Ottawa ACORN was also in the news on the same kind of issue in Canada, where they are putting on pressure to win “inclusionary zoning” that would establish affordable housing as a mandatory requirement in any new housing development over a certain size.

Ottawa ACORN coordinator Curtis Bulatovich said they want inclusionary zoning and hope a private members bill, introduced in Queens Park by Etobicoke-Lakeshore Liberal MPP Peter Milczyn, is approved. It would give cities the power to mandate a certain percentage of total units as affordable housing in residential development of 20 or more units that require by-law amendments.  “We wouldn’t have as many “ghettos” in this city and cities across the province. It would be an affordable enough thing for developers to do and it would also show that they are giving back to their communities,” Bulatovich told CFRA News. He said the time to act is now.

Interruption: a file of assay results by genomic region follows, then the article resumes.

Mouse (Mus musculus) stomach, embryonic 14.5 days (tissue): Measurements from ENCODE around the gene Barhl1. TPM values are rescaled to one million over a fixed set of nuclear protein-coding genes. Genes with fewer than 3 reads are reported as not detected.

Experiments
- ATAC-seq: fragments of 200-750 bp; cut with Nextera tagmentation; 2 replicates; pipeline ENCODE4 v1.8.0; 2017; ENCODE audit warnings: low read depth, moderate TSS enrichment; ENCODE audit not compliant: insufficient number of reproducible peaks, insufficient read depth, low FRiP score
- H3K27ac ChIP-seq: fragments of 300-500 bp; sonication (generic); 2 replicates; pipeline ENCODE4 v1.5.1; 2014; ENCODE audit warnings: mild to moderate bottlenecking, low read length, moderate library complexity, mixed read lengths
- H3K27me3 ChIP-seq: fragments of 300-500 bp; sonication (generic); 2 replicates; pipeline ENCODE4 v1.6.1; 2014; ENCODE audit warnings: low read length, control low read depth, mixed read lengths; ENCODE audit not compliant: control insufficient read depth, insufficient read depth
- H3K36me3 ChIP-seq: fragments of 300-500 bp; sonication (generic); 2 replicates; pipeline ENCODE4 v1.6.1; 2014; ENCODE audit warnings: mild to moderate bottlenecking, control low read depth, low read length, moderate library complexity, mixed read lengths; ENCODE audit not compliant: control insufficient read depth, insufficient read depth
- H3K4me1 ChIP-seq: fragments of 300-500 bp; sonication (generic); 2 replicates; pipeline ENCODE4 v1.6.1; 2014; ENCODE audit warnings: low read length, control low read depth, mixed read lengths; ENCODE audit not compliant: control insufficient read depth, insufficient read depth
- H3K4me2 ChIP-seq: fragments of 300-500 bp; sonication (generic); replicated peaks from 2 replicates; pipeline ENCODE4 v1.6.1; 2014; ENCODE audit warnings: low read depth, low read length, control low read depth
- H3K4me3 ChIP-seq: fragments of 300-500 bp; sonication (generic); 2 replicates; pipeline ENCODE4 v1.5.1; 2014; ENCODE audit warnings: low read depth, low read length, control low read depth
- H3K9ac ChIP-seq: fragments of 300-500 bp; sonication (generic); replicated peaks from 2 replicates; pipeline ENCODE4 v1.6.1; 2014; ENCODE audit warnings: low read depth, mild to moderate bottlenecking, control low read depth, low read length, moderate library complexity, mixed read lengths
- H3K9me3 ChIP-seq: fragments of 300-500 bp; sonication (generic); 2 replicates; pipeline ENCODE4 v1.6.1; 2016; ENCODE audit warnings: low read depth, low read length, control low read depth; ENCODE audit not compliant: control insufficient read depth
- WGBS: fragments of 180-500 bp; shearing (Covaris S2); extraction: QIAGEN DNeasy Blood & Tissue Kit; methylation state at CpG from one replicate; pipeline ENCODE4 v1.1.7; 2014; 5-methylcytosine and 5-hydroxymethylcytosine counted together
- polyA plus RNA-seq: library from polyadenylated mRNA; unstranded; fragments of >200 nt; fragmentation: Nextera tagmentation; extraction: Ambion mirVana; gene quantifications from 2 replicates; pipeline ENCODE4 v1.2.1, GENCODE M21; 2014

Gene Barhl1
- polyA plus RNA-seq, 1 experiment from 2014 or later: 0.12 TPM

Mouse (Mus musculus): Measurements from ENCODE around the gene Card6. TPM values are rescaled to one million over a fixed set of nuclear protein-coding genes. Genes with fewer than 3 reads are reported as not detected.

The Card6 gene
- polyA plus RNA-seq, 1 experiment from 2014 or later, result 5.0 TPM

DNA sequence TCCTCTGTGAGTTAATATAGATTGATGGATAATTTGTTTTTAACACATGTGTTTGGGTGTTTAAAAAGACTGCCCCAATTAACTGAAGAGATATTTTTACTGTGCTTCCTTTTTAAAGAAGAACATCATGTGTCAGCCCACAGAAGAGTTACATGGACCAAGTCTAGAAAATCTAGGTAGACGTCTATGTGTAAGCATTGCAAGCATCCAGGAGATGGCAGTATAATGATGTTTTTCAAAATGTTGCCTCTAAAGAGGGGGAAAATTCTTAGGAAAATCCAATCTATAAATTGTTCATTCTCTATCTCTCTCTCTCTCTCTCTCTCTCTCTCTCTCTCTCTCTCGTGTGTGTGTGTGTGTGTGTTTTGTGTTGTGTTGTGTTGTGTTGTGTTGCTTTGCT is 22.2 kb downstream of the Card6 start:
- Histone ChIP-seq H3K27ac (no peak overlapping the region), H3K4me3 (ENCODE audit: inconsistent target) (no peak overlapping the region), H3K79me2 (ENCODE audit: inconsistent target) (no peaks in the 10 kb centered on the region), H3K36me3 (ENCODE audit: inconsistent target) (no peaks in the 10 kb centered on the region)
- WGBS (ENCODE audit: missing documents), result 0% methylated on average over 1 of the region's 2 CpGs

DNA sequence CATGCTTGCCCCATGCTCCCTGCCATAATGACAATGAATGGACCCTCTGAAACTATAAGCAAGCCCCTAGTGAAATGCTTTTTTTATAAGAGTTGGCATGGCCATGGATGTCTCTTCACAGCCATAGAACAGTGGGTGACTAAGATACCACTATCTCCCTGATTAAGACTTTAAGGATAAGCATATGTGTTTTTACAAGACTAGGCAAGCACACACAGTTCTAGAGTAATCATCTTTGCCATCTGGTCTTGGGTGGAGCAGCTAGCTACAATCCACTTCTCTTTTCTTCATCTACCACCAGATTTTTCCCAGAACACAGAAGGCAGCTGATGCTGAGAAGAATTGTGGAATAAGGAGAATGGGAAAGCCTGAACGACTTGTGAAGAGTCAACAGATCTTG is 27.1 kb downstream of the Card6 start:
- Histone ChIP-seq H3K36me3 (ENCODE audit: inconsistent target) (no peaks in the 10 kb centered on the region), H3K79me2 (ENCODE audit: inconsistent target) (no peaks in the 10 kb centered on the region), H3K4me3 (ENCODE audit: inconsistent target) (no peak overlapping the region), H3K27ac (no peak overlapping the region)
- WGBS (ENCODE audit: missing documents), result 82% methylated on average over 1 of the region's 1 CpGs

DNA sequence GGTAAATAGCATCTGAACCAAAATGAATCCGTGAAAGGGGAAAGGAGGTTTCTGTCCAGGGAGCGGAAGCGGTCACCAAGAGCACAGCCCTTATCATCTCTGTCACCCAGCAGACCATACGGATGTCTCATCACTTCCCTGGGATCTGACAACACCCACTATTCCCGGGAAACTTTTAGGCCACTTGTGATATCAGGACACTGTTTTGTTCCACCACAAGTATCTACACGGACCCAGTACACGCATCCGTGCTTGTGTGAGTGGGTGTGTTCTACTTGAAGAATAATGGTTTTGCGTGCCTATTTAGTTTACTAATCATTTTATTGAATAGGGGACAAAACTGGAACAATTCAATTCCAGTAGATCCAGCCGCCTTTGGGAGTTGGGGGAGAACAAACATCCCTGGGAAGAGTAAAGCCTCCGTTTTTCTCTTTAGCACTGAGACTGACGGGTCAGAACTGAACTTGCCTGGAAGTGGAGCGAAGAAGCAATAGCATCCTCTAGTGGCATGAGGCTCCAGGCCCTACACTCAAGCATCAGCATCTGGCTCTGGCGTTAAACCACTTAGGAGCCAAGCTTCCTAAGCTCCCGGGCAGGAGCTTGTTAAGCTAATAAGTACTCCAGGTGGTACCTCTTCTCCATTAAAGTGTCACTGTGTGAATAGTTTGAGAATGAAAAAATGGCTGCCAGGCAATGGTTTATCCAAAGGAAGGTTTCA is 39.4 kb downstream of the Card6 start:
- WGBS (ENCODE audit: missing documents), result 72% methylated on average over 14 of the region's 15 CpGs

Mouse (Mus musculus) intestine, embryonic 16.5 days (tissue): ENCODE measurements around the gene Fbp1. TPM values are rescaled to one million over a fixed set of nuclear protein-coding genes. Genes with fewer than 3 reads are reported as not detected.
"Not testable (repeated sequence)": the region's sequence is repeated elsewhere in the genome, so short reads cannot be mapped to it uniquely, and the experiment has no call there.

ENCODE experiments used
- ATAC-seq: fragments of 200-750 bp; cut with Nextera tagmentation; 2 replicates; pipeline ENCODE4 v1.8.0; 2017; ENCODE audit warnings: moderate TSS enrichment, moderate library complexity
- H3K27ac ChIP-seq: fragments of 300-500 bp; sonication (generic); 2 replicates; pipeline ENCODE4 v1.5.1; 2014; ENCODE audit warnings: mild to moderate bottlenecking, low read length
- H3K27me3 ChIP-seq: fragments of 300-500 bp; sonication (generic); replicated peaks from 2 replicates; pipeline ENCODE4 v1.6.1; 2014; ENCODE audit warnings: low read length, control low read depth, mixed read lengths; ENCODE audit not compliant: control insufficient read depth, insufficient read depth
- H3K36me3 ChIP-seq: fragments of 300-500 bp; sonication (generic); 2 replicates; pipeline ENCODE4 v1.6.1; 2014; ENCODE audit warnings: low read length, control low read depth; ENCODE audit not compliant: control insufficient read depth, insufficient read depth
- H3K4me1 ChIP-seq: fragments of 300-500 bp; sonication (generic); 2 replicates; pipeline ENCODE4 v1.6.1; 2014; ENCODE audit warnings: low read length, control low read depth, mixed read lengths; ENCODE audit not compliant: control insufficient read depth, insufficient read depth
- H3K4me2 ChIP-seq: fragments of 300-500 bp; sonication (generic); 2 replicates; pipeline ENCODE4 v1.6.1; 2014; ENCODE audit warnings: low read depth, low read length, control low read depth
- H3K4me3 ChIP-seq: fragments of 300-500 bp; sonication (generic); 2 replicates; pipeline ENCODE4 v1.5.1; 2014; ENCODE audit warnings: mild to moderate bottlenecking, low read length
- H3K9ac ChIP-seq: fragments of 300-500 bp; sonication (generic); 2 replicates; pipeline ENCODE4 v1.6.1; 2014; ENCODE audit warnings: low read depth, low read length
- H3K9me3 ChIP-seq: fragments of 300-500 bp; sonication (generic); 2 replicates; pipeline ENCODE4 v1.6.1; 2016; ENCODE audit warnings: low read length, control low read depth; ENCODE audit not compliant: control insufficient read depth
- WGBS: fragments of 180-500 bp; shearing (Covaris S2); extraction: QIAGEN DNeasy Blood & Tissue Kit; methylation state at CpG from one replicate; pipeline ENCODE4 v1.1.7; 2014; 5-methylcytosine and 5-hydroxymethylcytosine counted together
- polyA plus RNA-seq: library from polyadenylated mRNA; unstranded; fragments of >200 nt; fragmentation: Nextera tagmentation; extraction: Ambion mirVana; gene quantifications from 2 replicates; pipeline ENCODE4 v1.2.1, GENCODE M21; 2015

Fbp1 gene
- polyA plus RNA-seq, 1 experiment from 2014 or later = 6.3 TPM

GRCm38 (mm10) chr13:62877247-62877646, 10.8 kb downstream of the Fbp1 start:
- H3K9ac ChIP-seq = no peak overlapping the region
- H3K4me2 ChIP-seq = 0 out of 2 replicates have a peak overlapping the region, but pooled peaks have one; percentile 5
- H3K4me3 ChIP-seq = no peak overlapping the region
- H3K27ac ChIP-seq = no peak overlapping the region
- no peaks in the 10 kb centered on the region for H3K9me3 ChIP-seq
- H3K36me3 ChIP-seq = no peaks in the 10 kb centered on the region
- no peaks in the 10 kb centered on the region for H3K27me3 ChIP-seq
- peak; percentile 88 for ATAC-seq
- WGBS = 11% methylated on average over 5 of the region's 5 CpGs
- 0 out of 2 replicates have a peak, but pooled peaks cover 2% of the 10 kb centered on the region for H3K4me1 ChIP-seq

“In a lot of areas, specifically Westboro, you have a lot of empty, beautiful newly built condominium (units) and I was thinking you could easily, easily have those to inclusionary zoning.”

He could have added “before it’s too late,” which increasingly seems to be the crisis we’re facing in a number of cities in the United States and in places like London and Paris around the globe.

Inclusionary but Unaffordable “Affordable” Housing in London

if_you_dont_live_hereLondon     In the dark days of neo-liberalism when cities and states are embracing private developers to impact their profound public responsibilities to provide decent and adequate housing for families regardless of income the whole notion of so-called “affordable” housing seems to have been left in the rubbish at the construction site.  Where recently we thought perhaps the inclusionary zoning type standard for new developments in London requiring 20% of the units be “affordable” might be preferable to some similar initiatives in the United States, on closer inspection it’s a mirage.